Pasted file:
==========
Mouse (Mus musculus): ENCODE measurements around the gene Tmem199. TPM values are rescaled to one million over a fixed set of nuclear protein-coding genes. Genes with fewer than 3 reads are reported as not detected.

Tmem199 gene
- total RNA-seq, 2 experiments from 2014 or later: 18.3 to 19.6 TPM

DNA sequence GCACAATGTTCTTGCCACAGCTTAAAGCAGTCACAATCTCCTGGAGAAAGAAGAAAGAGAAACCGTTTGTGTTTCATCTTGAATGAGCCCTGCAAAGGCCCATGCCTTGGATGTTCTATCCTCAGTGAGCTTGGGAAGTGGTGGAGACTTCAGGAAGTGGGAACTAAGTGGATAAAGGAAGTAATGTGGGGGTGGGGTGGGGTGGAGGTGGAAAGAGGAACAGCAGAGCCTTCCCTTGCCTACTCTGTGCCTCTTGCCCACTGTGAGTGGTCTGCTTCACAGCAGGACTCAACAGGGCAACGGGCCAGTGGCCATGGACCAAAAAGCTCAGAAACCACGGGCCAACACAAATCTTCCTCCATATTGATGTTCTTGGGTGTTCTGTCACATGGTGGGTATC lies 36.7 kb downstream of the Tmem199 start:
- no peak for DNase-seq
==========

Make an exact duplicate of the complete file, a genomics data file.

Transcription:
Mouse (Mus musculus): ENCODE measurements around the gene Tmem199. TPM values are rescaled to one million over a fixed set of nuclear protein-coding genes. Genes with fewer than 3 reads are reported as not detected.

Tmem199 gene
- total RNA-seq, 2 experiments from 2014 or later: 18.3 to 19.6 TPM

DNA sequence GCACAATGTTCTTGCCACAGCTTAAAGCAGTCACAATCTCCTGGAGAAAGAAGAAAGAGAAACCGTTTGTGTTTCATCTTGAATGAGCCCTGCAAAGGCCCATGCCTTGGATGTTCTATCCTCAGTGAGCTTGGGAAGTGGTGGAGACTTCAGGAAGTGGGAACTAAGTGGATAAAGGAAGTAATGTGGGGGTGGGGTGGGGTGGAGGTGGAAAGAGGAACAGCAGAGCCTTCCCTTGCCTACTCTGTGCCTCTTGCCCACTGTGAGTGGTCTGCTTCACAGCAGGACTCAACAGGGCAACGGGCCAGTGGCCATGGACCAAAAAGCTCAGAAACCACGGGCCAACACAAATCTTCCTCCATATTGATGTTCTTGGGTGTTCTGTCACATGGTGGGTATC lies 36.7 kb downstream of the Tmem199 start:
- no peak for DNase-seq